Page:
When I was a kid, making a New Year's resolution was so much easier than it is today. All I had to do was pick one of the following statements: "Don't bite your nails," "No soda before bed," or "Don't fight with your brother." The older I get, the harder it becomes to resolve to do something I actually have a chance of doing. I could easily say I won't eat candy this year, but that would be a big fat lie. This year, I do have a resolution, though--one I think I can keep (I hope).
In 2014, I'm not using social media.
OK, you got me. That won't happen. I like the internet too much. But I do resolve to ditch old social media, and only use new social media.
No, I'm not coining a new term. To me, new social media is that group of newer social media sites that have popped up and have gained popularity and notoriety over the last year or two-Instagram and Vine, for example. For a long time, I kept away from these sites because I swore I only needed one or two social media platforms in my life to be happy (Facebook and Twitter). Turns out I was right, but I was wrong about which platforms.
I don't know about you, but I'm tired of Facebook. I'm sick of the soapbox status updates, links, and ads. I'm bored with it all, and when I get bored, like many people, I get annoyed. Yes, Facebook did some great things this year. It may have single handedly saved journalism. But Facebook is coming up on its tenth birthday in 2014. For a social media site-that's pretty old. I've had friendships that have lasted less time than my relationship with Facebook. But in those 10 years since its inception, a lot of other platforms have made a name for themselves.
Take, for example, my new favorite site, Instagram. I know, I know. Instagram isn't new. But it has certainly gained a lot of users over the past year. According to a Pew Research study, Instagram adoption by internet users ages 18-29 grew from 28% in 2012 to 37% in 2013. That's a pretty big jump. And I can completely see why this site has become so popular with younger users. Even though Facebook owns Instagram, it has a completely different vibe than its parent site. First and foremost, it's visually based, so the chance of seeing a long-winded rant about something you probably don't care about is much less. You post a picture, add a quick caption, and throw in a couple hashtags: Boom! You're done.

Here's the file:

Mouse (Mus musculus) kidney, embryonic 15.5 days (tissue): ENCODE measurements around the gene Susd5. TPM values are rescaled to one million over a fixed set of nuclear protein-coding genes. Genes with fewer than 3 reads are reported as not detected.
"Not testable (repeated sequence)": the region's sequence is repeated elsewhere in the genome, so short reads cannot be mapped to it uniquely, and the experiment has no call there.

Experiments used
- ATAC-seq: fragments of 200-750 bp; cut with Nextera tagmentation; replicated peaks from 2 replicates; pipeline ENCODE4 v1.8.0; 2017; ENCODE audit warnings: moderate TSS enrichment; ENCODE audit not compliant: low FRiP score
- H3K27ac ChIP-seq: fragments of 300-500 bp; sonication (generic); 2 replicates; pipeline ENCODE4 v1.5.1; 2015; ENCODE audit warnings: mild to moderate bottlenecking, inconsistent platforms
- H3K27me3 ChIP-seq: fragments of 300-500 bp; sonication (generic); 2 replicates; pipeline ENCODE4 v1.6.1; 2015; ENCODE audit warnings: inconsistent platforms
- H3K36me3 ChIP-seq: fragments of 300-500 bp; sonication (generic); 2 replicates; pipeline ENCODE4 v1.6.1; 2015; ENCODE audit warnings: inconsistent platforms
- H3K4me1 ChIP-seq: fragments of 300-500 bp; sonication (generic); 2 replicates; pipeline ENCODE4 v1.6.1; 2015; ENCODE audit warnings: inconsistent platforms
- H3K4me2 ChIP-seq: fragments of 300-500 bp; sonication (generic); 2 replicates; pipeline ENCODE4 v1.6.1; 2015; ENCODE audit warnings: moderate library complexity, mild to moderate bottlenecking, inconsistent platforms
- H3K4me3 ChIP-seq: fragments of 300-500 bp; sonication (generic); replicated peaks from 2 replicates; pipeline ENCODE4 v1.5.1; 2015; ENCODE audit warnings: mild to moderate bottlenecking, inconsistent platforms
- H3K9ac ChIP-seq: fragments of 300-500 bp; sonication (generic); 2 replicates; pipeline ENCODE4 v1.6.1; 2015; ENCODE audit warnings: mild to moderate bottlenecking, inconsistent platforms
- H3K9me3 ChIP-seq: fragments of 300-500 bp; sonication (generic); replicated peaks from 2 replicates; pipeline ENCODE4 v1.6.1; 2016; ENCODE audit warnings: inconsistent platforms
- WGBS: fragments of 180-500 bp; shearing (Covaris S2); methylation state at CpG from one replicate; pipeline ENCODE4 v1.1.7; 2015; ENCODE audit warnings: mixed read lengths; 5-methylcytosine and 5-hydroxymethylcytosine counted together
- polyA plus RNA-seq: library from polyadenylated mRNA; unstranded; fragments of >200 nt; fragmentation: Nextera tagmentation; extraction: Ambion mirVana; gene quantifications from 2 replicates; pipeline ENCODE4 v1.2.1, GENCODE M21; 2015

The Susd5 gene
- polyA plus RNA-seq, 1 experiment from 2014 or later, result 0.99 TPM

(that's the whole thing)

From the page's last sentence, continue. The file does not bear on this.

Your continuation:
Using Instagram reminds me of how I first felt using Twitter back in 2007-2008. It is fresh, new, and interesting, especially when compared to its counterpoint, Facebook. What is strange to me is that by becoming the biggest social networking site, used by a variety of age groups, Facebook has alienated a very key demographic -- one that helped build its popularity years ago: Teens. An article from The Guardian explains that, "the Global Social Media Impact Study found that as parents and older users Facebook, its younger users are shifting to alternative platforms" (though my fellow EContent columnists are skeptical).
This makes total sense now.
In 2013, Facebook saw one substantial area of growth-with the 65+ age group. No wonder young kids want to get away from Facebook. First they had to deal with their parents trying to friend them, and now their grand parents have joined the fun. I'm not saying that having an older generation embrace Facebook is a bad thing. It's great! To me, though, it just means that Facebook is running out of ways to break records and add users. Aaron Smith, a senior Pew researcher, explained why Facebook didn't see much growth in 2013 to The Washington Post, noting, "It's hard to get more than 85 percent of anyone doing anything."
It's definitely amazing that so many people all over the world use Facebook. But just like that Indie rock band you loved so much once and now can't stand because everyone else loves them too, Facebook may soon become old news. So, congratulations, Facebook. You won social media in 2013. But don't get too comfortable. 2014 is upon us, and who knows what the New Year will bring?